I remember being a teenager, proudly lacing up a new pair of Nikes as a news story blared on the television. The story reported on the poor children in Asia who crafted my new fashion statement in cruel conditions for mere pennies a day. I won't lie; it stole the luster for me. I was unaware then that there was more to the story than simply poor children in a sweatshop and fancy me in my Nikes. Now that I am older, I recognize that trade and globalization—issues so vital to the extension of human rights—are rarely presented evenhandedly in the media. This is why Dr. Pietra Rivoli's The Travels of a T-Shirt in the Global Economy is so refreshing. Detailing the life cycle of a t-shirt, Rivoli approaches the politics of world trade on a personal—not an ideological—level. Along the way she introduces us to the cotton farmer in Texas, the factory worker in China, and the West African who markets secondhand clothing to his countrymen. With this story-like approach to the global economy, much can be learned about the reality of and myths about our shrinking economic world.
As she tells the story of Nelson and Ruth Reinsch, cotton farmers in Symer, Texas, Rivoli explains how for the last 200 years, the United States has managed to be the world leader in cotton production—no small feat. This accomplishment is the result of a strange marriage: entrepreneurial farmers with superior technology, and subsidies. While critics of the American cotton industry often decry U.S. success in the cotton industry as purely the result of subsidies, the fact remains that a large part of this success can be attributed to the creativity of the U.S. farmer—more efficient harvest methods, better quality crop production, etc. Nonetheless, the industry has benefited from the combination of slave labor (early on) and heavy government subsidies (more recently) that have protected U.S. cotton producers from dealing with an uncertain labor market.
This odd weave in the cotton industry between entrepreneurialism and protectionist policies dispels some of the notions about exactly how free some markets are. But Rivoli also dispels common misconceptions about factories in developing countries. Leaving the cotton fields of Texas for the factories of China, Rivoli does not find the Dickensonian sweatshop nightmare often portrayed by enemies of globalization. Cotton Mill Shanghai Number 36 certainly does not offer the nicest of working conditions, but it does offer opportunity, something most workers in these places did not have previously. Here, many of the factory workers are young rural women with no ability to escape the poverty of subsistence farming. They are hardworking—twelve-hour shifts—and “docile”—content to stay in factory dormitories. These qualities make them attractive to the labor market, but these workers accept their hardships now in order to have the power to make more of their own choices later. For example, with the wages that Tao Yong Fang has made, she has been able to refuse an arranged marriage and, out of her own wages, return the dowry paid for her. In many ways, the sweatshop is offering these women a means of seizing dignity through increased economic freedom.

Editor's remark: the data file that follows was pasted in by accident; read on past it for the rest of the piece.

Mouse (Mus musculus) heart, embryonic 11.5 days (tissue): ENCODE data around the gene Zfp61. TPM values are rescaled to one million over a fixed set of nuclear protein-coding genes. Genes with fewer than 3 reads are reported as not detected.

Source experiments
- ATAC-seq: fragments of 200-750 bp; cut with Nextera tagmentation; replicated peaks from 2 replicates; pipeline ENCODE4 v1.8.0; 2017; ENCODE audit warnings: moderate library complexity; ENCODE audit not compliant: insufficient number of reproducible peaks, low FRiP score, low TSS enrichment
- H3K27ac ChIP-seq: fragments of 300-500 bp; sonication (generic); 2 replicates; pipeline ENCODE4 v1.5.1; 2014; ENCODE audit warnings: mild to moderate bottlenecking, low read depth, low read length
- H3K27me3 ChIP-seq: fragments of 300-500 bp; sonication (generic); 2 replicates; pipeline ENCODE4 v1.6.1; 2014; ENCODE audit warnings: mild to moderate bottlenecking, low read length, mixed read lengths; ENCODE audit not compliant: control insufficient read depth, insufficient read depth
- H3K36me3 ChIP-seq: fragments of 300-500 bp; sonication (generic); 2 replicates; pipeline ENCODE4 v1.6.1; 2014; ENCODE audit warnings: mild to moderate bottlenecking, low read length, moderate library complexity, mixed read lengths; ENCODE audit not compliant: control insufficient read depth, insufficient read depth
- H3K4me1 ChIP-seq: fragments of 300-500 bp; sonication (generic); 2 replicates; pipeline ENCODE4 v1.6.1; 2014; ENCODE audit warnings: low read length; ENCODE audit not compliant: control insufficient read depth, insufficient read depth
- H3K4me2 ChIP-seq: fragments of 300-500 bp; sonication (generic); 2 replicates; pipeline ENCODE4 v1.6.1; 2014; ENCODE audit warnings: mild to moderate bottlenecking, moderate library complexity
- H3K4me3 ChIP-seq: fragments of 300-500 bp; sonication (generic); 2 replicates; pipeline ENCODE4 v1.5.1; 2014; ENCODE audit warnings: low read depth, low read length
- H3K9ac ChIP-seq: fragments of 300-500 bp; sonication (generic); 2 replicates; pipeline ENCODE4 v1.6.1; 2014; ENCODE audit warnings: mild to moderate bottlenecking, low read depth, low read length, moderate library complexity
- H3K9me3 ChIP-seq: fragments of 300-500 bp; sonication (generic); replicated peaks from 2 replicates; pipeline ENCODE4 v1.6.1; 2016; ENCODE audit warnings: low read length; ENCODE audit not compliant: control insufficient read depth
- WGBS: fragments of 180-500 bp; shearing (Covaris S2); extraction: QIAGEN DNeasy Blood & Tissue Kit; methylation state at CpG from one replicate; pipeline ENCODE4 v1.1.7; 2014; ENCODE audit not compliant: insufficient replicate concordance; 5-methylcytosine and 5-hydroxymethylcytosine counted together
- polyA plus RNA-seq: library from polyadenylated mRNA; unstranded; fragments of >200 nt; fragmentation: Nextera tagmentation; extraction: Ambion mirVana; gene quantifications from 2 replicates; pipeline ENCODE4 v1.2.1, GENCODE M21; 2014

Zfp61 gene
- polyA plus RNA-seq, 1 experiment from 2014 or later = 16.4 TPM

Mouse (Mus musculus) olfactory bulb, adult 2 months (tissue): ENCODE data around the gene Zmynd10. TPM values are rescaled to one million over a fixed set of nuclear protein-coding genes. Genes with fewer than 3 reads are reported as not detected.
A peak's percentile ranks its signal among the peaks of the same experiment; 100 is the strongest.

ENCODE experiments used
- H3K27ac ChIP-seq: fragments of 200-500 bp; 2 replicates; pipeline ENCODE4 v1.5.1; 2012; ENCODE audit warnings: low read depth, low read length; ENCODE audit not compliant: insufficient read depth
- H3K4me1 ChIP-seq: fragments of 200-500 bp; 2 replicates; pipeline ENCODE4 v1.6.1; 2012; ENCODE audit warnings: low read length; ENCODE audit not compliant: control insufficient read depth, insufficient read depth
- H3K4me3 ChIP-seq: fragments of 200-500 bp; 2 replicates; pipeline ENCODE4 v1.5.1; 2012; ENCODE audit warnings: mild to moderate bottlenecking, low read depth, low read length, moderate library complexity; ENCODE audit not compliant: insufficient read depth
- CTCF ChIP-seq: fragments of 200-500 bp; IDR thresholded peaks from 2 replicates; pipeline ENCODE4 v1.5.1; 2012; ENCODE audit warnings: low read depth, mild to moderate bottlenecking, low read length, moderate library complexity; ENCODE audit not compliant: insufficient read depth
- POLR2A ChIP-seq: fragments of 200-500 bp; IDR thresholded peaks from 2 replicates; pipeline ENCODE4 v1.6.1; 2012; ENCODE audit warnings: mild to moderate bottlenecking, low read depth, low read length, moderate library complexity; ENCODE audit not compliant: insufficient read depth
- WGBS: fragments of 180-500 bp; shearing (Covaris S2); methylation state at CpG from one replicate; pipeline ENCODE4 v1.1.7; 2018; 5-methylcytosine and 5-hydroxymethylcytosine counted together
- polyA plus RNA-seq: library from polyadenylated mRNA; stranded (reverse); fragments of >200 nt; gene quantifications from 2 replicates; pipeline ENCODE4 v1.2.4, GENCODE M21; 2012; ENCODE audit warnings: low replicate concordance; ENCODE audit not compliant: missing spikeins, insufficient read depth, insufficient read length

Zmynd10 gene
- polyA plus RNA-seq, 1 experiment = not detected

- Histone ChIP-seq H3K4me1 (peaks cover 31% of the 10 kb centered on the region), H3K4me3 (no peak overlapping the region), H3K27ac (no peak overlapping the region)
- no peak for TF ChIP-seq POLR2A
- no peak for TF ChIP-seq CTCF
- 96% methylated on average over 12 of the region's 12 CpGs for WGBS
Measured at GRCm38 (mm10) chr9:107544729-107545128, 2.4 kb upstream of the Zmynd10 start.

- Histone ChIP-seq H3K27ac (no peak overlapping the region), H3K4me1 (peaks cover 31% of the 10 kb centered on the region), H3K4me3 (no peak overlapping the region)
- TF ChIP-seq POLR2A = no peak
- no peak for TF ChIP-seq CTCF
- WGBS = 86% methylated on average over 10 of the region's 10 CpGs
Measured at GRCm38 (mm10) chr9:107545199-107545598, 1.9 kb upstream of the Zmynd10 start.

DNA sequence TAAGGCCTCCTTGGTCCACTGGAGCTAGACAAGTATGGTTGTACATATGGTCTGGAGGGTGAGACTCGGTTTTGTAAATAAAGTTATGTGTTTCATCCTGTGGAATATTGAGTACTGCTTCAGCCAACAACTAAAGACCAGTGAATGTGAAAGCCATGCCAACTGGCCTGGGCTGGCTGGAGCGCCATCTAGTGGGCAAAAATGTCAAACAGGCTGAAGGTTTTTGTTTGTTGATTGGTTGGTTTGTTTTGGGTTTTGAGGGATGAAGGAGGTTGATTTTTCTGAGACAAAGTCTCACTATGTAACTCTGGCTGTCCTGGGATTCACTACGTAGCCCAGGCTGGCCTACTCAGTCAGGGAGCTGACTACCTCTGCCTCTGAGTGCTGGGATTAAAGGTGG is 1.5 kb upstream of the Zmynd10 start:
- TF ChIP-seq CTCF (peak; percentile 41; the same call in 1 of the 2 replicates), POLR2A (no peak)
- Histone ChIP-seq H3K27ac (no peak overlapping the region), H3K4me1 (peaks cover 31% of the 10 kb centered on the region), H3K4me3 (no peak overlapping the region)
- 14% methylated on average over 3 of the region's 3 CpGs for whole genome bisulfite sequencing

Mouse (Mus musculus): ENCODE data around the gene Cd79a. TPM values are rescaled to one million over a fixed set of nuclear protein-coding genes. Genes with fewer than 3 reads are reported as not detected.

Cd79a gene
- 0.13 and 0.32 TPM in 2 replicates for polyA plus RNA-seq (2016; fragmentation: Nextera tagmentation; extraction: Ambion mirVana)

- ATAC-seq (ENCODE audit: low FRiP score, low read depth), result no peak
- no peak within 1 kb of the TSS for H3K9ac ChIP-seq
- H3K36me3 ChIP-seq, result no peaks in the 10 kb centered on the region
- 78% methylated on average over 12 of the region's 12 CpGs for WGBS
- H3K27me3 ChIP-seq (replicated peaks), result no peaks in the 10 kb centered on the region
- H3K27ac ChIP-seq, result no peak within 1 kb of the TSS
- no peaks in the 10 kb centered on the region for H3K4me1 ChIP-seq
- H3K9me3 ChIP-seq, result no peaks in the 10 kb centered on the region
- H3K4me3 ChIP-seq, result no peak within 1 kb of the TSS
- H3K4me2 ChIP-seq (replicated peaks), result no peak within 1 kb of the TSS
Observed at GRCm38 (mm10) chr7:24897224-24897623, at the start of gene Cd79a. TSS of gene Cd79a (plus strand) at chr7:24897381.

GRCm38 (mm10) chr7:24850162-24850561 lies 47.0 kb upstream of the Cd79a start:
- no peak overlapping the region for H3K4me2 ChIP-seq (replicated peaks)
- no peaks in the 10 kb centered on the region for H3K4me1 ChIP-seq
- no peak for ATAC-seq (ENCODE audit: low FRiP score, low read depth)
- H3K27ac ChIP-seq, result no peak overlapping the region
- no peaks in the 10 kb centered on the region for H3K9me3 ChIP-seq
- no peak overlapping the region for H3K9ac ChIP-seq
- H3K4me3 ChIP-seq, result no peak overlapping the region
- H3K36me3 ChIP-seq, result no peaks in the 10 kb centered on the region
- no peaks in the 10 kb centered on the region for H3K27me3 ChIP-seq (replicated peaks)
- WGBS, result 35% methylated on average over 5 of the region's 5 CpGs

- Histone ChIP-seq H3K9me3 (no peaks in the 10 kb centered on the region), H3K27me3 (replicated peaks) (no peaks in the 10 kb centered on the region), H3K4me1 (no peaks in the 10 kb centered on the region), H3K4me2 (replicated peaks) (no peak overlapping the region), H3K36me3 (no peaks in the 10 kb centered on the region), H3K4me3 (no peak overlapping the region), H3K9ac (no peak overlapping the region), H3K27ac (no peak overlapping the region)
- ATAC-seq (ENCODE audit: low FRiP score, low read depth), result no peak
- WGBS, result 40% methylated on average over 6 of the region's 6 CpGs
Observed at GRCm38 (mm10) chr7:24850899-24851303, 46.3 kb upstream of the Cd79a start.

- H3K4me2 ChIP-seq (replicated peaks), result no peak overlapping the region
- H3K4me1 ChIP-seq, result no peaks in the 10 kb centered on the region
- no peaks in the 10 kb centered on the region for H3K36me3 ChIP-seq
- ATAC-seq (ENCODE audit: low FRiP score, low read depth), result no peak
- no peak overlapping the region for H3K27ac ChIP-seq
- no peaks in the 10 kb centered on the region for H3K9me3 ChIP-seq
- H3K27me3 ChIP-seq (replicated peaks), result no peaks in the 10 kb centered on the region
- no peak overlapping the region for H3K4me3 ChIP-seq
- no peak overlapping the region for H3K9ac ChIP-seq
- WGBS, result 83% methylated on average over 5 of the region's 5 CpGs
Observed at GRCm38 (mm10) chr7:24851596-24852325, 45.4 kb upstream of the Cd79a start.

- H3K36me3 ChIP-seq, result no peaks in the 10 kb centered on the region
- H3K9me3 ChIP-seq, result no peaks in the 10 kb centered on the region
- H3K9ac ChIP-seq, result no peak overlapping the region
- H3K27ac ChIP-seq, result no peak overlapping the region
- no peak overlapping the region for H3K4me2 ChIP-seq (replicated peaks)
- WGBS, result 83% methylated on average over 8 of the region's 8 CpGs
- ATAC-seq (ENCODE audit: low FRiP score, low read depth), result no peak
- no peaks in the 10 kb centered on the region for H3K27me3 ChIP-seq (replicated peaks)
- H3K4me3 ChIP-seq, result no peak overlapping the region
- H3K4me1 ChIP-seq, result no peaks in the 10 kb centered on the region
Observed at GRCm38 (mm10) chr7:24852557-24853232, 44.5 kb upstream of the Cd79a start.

Rivoli's book clarifies many clumsy generalizations. She explains that some free economies are not as free as we think—that is, they preach freedom but enact a measure of protectionism—and that some “oppressed” economies are not as oppressed as we think—that is, low wages by American standards are high wages by Chinese standards. But Rivoli does not conclude from her travels that a lack of purity in the current free market somehow discredits the idea of free markets. Rivoli ends her journey in the “freest” free market to which her t-shirt has yet been exposed: the West African open-air markets of mitumba , or American second hand clothing. Trans-Americas Trading Company, one of a handful of U.S. businesses that maximize the profit and utility of textiles, purchases unwanted clothing donated to charities like the Salvation Army. Enormous bales of secondhand clothing are then shipped to ports in Tanzania where the bales are unloaded and moved unopened to warehouses. Here, groups of street vendors and business owners gather to dicker over the prices of the clothing, their bidding guided by their own economic know-how and knowledge of their consumer. Later, in the open-air market, prices are agreed upon in a direct exchange between entrepreneur and consumer. Some Westerners may label this practice—marketing American second-hand goods in Third World countries—demeaning to the dignity of impoverished Africans. However, as Rivoli points out, the consumer on the street would say they find the real indignity not in wearing America's castoffs, but in wearing nothing at all.
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